We give our daughter chocolate milk. Weekends, most often. Sometimes she has breakfast or lunch at school and has one. It's not forbidden. And she might drink it always if we let her. But water is a good substitute. It's my beverage of choice when we go out for dinner. Or lunch. Or both. If she has it for one she doesn't get it for the other. Breakfast at home. No chocolate milk. Lunch sent from home. No chocolate milk. Juice boxes. 100% juice. Yes? No? Who the heck really knows.

So many thoughts.

So many questions.

What's the right thing to do?

Sometimes we just have to figure that out on our own.

For me - that's my plan - and yet ... I keep on reading.

And I keep on remembering.

That we're all a little bit perfect in our own way. Yes. YOU, mom over there struggling. You, too.

Each and every one of us. And we're all a little bit imperfect, too. The struggle is finding the balance between both.

But we can do it.

I can. You can.

And I plan to. Feel free to join me.


  1. I think that when children have parents who model mostly healthy eating habits, they do regulate their own eating, but children also learn from parents, so if you have a parent who doesn't eat well... overeats... eats from boredom or emotion, then the child will learn those behaviors and pick up on that too.

    I try to be really careful about that because I am an emotional eater. I try to limit my snacking in front of my children and when they complain about being hungry, try to get them to think about if they really are or are just bored or thirsty. Does that make sense?

  2. You bring up so many thoughts and concerns that are worth discussing but what you say at the end, I think that's what matters most. We are all a little bit perfect in our own way and I think so long as we recognize that in ourselves and so long as we recognize that in our kids and speak of their own brand of brilliance often, the eating will take care of itself. Personally, I think love will help them regulate their eating more than a restrictive diet. But that's just me. Love always wins. Beautiful and thought provoking post.

  3. It sounds like an interesting book. It's such a hard line because so many kids do have eating issues, so you don't want to start that early on with diets, but at the same point you don't want them to struggle all their adulthood with weight either. Maybe some day there will be better answers.

  4. It is truly hard not to push our own issues onto our fact, it's probably impossible to keep from doing this even when we are self-aware and desperately trying not to.

    I have really tried not to push my food issues onto Lucy (and Bobby), but I'm not sure I've been successful. I guess time will tell.

    This sounds like a really interesting book. FANTASTIC and thought provoking post! --Lisa

  5. I hear you babe.

    I am lucky because the girls take after Sascha's side of the family, with their long, lean bodies. Thank god! Hopefully they will never have to go through what I went through, what I am still going through.

    But the diet? I have mixed feelings about that. Drastically changing her nutrition, yes, calorie counting, NO. I haven't read the book, so I don't have an exact opinion yet, but I hope I never find myself in that situation, because it's a tough spot to be in.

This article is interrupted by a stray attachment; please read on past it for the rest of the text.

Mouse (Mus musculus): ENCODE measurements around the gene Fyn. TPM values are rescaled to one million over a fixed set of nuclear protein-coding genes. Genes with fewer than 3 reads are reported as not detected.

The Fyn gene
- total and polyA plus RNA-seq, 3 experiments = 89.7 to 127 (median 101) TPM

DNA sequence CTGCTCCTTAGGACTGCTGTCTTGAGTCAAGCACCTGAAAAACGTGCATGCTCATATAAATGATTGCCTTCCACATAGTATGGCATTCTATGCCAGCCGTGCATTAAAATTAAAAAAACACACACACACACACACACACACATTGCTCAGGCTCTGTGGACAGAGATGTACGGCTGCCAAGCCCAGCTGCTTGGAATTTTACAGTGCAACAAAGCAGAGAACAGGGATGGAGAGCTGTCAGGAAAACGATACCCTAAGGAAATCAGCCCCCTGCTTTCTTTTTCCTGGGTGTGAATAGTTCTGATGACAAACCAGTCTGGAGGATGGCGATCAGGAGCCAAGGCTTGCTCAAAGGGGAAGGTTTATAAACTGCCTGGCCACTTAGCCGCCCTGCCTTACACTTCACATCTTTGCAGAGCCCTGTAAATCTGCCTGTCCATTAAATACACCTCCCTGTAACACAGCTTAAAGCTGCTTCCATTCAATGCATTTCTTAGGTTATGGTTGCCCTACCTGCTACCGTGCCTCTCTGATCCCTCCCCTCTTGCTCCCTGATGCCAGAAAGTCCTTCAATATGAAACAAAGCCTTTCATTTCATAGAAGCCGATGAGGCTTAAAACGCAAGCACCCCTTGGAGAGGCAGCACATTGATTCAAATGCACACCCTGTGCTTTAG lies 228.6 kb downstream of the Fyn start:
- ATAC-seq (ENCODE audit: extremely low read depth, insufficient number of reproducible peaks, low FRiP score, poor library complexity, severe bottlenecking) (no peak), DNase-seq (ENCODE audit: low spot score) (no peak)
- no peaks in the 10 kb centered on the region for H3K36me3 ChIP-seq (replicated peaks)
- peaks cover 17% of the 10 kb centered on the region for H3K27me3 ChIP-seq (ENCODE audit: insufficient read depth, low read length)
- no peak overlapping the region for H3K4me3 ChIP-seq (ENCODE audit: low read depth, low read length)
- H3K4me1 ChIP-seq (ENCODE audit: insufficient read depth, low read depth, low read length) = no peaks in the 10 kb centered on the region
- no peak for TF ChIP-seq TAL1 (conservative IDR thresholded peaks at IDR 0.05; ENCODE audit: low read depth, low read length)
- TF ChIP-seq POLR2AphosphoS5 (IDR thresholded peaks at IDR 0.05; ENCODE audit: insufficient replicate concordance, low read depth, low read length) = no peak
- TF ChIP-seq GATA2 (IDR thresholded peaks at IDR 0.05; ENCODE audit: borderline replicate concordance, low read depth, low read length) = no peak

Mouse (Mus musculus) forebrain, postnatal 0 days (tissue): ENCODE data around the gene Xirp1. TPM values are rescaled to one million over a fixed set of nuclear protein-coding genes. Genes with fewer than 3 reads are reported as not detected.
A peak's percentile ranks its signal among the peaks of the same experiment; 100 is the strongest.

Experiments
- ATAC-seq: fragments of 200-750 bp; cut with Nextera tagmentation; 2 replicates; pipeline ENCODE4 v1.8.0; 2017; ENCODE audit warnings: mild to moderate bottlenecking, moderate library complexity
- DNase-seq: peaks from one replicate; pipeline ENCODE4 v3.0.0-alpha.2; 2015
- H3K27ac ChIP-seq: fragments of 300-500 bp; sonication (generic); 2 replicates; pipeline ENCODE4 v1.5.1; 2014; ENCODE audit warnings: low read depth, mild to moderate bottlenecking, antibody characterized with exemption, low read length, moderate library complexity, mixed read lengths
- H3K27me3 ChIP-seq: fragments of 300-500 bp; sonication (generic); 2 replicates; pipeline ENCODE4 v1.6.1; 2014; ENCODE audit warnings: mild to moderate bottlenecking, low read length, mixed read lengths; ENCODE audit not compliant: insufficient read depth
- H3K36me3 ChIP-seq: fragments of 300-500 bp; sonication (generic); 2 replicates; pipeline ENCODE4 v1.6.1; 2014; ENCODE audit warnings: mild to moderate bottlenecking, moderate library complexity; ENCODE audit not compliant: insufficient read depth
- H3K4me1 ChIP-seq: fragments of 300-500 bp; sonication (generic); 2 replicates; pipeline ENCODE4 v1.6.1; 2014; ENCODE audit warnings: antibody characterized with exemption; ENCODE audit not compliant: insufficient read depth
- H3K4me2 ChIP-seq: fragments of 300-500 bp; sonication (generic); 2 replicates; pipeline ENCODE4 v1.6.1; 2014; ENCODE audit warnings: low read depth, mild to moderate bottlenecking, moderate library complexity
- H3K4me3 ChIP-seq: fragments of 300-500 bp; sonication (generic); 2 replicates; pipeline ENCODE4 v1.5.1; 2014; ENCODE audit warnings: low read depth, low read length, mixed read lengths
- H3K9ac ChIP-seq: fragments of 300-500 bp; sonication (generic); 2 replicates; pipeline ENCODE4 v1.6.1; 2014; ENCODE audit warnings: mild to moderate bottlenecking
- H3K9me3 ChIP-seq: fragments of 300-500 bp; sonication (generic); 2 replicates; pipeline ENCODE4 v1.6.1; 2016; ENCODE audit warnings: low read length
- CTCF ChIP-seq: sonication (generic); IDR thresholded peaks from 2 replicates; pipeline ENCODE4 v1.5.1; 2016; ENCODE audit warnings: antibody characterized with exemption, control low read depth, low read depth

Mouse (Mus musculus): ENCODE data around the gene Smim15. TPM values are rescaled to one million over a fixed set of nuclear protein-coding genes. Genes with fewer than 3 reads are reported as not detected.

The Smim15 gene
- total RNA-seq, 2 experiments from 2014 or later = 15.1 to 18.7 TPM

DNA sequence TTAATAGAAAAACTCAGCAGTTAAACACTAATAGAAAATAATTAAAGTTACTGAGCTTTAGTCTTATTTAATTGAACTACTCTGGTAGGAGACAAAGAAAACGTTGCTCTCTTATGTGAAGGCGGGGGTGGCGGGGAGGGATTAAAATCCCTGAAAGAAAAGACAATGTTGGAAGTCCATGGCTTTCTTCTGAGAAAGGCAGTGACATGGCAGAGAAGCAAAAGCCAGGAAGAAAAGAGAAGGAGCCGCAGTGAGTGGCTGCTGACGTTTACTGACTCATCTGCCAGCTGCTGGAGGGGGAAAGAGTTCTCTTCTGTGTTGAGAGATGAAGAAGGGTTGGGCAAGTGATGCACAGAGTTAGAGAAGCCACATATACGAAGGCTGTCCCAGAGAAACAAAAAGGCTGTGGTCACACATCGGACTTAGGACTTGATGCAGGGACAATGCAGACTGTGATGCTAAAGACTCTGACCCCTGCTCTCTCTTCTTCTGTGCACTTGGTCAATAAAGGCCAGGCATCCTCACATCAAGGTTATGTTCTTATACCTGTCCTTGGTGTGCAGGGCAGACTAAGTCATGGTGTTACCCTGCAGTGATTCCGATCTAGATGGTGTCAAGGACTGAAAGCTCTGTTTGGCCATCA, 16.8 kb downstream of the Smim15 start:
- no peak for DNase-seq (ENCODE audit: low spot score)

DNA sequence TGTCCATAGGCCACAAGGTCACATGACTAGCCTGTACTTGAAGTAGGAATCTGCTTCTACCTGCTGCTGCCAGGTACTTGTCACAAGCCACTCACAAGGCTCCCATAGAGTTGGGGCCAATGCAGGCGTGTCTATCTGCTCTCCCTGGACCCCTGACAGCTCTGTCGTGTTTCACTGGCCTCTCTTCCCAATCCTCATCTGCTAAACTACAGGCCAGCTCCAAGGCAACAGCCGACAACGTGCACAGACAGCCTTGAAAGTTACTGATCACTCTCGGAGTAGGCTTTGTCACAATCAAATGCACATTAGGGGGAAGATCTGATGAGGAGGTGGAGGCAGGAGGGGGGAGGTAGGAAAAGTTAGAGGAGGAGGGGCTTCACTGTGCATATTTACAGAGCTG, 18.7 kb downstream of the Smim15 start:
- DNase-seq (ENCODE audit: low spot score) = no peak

6. This is so hard. Because I look at my daughter and wonder if I am helping her to make the best choices about food. That isn't true. I know I'm NOT really helping her make the best choices about food. Because I don't make those good choices.

    I want her to be healthy. And confident. And happy.

    It sounds like an interesting book - even if I don't end up agreeing with everything the mother does, it is good that she is doing SOMEthing and is putting herself out there to talk about it. People so easily judge children who are overweight, but I don't think they realize how difficult it can be to make a change, because it probably has to be a family change.

  7. Such a beautiful heartfelt post. I don't have a daughter (yet) but if I do, I pray and pray I can keep myself under control and not let my weight issues become HER weight issues. Especially since my mom seems to always have something negative to say about my weight and I'm 30 and its still consistent. I think it is about finding a healthy balance between the two.

  8. You are so very brave with your words. And yes, as a mother, I look at my son and wonder if I'm giving him the tools to live his life better, healthier, than I've lived mine.
    Thank you for saying what so many of us feel.

  9. This is a well-written and thoughtful post. I have four actual teen girls living in my house right now (youngest just turned 13, oldest hasn't turned 20 yet) and the biggest challenge for us right now is helping them keep decent self-images. To believe that who they are, how they are shaped and sized, is exactly how they are supposed to be right now. We don't watch reality TV, we don't subscribe to fashion magazines; we do our best to focus on values and DOING things and keep the focus off what they think is wrong with their bodies. Simple, not easy. Good post.

  10. Beautifully written!

    I haven't had to worry as much about food/eating issues because I have two boys (I really see from friends/bloggers that there is something different that happens in your POV once you have a daughter) and they are both 'built like my husband' (read: tall and skinny) as the pediatricians keep saying. (Ummmm, thanks. Ugh.) But it seems like you think about it and do your best, which is all any of us can do as parents on any topic.
    ps. I totally do the shoe thing, too. ;)